By Jonathon Sharp

Writer/director François Ozon’s curiosity about sex and the elasticity of relationships is again on display in The New Girlfriend, an unpredictable and surprisingly touching film about love and identity. Like his In the House and Young and Beautiful, Ozon is able to shroud the motivations and desires of his characters to great effect. We’re constantly wondering why the main character here, a young married woman named Claire (played by an impressive Anaïs Demoustier) is irresistibly attracted to the husband of her recently deceased best friend. She’s not into him because he’s handsome or charming; instead, the woman seems to only like the side of him she discovers on accident: that he is a crossdresser, trying to raise a young daughter alone, as both mom and dad.

At first, the characters (and the movie, to some degree) suggest the story is about the effort to take care of this little girl. But as the film progresses, the child’s future takes a back seat to the desires of Claire and her new crossdressing confidant, David (a truly incredible Romain Duris). While Claire is at first outraged to see David dressed in his dead wife’s clothes, she gradually warms up to him because the transformed David – who goes by Virginia – seems to remind her of her deceased and beloved friend. And as David becomes more comfortable as Virginia, venturing out into the world as a svelte, fashionable woman, the two are forced to confront their separate desires. Claire wants to romantically embrace her lost friend, the very ideal of feminine beauty, while David wants to start a new life as Virginia. To complicate things further, Claire has to hide this entire situation from her questioning husband.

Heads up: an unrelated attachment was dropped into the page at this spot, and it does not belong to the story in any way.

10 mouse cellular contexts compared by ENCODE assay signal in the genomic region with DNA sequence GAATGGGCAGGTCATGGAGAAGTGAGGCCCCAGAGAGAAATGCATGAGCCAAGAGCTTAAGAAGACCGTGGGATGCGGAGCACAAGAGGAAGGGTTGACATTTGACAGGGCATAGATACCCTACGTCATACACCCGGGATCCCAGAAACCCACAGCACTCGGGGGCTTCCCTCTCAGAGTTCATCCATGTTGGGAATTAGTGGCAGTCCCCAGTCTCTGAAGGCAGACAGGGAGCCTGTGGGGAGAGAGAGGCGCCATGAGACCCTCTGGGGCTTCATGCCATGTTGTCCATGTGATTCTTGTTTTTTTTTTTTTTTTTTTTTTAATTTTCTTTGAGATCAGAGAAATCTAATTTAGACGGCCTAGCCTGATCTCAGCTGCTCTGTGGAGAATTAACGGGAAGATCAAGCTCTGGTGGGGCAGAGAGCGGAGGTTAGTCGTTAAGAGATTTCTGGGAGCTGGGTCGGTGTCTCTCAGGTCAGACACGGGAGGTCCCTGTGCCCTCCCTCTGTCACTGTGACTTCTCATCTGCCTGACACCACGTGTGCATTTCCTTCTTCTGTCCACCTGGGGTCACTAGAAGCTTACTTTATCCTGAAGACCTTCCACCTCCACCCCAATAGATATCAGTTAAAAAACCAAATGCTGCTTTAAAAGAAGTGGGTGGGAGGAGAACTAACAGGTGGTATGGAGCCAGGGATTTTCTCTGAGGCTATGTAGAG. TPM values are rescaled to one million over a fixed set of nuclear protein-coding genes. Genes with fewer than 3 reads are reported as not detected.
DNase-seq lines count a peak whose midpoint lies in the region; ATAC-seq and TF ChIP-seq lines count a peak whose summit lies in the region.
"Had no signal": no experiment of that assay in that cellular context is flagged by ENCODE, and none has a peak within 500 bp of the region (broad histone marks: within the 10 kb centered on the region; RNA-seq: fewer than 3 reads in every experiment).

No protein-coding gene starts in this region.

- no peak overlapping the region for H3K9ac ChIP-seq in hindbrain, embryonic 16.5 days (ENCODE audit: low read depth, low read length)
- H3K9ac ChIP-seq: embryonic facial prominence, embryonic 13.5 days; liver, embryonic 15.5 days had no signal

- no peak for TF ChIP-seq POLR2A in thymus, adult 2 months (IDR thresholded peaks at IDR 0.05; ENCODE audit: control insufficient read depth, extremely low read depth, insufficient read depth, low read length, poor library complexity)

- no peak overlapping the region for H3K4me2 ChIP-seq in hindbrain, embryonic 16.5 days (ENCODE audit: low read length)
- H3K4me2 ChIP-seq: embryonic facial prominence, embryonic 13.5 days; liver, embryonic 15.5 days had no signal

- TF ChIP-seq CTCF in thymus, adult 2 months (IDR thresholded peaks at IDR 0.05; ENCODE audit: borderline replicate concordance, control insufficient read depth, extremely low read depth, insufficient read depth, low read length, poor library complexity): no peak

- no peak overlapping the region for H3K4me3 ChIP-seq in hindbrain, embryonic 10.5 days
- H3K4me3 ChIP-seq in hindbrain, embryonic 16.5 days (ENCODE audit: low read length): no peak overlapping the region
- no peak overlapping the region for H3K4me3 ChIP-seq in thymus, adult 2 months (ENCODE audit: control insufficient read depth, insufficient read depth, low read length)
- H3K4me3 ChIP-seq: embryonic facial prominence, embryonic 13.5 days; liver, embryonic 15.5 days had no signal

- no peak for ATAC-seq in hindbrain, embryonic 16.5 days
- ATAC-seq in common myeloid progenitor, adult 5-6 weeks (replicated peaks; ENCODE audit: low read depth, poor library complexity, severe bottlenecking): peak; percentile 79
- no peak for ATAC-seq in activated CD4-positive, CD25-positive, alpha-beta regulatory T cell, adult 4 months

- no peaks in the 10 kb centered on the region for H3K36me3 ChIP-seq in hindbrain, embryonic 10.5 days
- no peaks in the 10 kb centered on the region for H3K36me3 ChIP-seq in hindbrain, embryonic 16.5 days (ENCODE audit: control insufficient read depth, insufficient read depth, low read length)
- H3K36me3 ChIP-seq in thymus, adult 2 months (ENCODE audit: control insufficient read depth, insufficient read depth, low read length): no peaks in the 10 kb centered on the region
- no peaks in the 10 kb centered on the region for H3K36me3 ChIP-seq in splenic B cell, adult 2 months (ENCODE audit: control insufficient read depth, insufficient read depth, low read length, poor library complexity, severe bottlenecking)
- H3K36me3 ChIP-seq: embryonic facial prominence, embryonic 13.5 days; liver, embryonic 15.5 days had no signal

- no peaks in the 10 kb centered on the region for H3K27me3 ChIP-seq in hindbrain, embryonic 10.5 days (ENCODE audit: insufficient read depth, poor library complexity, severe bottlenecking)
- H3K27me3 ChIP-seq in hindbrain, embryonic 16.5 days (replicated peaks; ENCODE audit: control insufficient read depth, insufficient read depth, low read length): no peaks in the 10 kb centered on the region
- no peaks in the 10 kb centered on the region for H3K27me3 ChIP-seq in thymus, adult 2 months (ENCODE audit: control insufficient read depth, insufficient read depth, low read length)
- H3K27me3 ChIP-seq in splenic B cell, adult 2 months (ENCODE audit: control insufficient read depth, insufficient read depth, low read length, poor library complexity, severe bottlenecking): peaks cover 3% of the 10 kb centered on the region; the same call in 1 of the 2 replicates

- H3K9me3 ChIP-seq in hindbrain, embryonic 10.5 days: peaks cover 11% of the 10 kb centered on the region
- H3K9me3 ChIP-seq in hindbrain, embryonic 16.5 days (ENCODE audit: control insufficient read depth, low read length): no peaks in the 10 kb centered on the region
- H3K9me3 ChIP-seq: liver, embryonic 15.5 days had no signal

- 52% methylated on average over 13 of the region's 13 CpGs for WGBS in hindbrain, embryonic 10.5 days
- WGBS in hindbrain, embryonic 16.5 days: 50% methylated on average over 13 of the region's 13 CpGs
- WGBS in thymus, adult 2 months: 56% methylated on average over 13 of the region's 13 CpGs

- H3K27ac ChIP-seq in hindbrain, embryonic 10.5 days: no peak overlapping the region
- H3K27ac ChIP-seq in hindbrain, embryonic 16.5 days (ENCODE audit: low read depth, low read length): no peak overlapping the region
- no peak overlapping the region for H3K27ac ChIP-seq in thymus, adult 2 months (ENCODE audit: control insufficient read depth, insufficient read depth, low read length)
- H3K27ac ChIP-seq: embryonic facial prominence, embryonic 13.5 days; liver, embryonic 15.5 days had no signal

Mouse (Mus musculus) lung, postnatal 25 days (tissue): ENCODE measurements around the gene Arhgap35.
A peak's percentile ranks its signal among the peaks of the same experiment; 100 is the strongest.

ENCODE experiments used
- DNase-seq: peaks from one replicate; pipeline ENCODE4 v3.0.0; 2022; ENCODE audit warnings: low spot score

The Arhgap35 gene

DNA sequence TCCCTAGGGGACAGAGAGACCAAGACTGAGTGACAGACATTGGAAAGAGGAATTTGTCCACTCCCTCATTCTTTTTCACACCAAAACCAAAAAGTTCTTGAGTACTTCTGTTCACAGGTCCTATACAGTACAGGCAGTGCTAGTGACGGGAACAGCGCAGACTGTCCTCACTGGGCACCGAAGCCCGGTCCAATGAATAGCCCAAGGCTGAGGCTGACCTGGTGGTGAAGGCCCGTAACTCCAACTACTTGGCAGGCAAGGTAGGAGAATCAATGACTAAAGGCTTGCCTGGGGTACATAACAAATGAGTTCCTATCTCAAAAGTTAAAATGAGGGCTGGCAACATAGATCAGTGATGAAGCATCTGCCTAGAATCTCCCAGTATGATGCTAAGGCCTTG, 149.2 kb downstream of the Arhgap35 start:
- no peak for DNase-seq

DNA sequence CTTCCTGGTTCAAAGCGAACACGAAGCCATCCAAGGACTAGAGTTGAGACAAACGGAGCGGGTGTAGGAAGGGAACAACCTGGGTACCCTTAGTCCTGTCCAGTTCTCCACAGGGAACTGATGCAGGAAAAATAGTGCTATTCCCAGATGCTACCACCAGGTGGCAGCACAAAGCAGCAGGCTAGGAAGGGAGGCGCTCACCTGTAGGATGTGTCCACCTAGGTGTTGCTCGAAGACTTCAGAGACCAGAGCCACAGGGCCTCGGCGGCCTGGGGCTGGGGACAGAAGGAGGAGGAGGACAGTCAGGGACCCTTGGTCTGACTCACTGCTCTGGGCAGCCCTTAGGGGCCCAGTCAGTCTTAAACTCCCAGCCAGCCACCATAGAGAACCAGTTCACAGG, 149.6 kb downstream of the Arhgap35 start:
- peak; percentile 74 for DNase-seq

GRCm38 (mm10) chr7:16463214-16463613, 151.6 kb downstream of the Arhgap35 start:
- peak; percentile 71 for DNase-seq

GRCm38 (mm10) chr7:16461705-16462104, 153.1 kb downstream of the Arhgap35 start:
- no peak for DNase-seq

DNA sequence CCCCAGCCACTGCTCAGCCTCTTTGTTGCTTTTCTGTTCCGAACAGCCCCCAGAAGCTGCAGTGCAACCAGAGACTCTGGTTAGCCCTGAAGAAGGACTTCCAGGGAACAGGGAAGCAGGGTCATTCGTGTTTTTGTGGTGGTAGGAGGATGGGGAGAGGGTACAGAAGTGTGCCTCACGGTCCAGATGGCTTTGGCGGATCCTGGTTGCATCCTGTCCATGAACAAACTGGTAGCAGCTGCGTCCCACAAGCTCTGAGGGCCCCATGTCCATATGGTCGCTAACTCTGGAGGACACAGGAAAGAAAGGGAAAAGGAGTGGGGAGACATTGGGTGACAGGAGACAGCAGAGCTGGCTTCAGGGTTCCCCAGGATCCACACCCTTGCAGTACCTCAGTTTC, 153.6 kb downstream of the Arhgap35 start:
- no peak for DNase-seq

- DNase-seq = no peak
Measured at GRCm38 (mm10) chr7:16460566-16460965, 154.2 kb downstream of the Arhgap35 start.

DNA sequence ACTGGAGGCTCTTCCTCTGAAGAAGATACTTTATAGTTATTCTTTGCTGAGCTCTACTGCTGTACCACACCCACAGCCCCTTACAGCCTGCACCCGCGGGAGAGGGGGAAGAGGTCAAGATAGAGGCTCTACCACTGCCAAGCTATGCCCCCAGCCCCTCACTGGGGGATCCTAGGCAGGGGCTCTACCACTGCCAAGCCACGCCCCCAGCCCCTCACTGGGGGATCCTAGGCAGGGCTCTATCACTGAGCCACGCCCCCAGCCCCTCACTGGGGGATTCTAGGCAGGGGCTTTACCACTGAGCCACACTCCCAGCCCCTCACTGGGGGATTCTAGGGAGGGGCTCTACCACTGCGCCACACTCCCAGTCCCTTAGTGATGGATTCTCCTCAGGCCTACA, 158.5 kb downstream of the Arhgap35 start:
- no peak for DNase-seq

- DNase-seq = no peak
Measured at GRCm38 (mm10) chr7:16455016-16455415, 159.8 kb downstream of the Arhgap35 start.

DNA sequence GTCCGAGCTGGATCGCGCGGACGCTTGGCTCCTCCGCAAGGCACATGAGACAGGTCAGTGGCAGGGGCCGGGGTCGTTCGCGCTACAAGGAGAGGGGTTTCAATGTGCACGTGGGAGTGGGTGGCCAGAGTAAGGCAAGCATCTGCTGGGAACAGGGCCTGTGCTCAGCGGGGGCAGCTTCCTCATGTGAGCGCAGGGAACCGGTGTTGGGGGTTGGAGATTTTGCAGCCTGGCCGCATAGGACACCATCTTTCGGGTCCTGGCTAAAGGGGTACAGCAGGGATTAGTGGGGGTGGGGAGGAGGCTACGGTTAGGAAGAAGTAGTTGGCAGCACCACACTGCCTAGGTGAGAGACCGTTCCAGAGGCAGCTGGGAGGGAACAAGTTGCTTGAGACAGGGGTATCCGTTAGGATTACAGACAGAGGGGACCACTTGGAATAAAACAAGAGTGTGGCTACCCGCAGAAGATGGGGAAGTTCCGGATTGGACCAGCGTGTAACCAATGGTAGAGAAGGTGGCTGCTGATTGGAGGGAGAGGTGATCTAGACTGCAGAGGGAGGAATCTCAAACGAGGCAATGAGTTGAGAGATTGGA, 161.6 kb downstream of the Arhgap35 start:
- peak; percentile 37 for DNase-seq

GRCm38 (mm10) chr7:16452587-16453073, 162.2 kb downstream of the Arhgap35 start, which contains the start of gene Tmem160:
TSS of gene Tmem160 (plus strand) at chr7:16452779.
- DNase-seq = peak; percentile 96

This complex web of desire and secrets plays out in a fast-paced, colorful and luxurious French suburbia. At times, it all feels like a fantastical melodrama. This feeling is fortified by the nearly absurd level of wealth all the characters possess. Yet, all that luxury makes this unlikely story easier to swallow. In a sense, The New Girlfriend is a how Ozon might spin a Hollywood-style romantic comedy. For those who’ve never seen his work, this is probably a perfect place to start, especially considering Duris’ unforgettable performance.

The New Girlfriend is playing at the Uptown Theatre.

Jonathon Sharp